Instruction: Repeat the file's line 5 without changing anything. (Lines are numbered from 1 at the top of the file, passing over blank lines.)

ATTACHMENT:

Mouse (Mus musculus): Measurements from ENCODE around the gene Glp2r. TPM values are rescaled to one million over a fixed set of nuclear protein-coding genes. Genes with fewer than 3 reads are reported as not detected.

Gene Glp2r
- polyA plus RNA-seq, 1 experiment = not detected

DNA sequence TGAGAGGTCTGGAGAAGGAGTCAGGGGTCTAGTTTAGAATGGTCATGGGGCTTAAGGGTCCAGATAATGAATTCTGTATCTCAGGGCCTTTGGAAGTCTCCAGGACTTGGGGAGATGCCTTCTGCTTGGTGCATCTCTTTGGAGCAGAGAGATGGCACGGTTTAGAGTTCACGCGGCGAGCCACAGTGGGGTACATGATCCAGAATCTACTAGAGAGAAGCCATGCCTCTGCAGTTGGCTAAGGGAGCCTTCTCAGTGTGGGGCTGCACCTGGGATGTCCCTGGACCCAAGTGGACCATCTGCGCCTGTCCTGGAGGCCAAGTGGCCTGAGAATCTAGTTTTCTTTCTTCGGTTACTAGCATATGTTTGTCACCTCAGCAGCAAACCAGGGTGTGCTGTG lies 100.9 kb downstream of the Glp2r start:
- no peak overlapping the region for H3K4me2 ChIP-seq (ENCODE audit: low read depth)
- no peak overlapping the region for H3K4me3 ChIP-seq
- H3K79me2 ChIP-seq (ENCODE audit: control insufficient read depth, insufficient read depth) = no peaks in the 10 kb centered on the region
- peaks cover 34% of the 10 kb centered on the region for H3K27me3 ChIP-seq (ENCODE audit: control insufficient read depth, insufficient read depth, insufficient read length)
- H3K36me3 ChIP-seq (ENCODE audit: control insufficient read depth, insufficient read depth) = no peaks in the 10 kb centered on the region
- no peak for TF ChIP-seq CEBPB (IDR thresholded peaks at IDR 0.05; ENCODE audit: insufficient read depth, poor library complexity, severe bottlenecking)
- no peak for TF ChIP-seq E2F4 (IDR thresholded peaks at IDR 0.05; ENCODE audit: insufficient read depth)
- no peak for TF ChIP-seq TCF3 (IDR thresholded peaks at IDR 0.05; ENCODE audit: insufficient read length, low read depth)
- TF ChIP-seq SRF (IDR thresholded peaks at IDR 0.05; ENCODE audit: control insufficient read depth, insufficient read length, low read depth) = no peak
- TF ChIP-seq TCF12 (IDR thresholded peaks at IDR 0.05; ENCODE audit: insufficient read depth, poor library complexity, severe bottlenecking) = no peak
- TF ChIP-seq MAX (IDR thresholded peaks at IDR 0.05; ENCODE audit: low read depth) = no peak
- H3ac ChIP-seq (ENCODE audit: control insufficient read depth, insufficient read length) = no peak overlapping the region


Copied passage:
- no peak overlapping the region for H3K4me2 ChIP-seq (ENCODE audit: low read depth)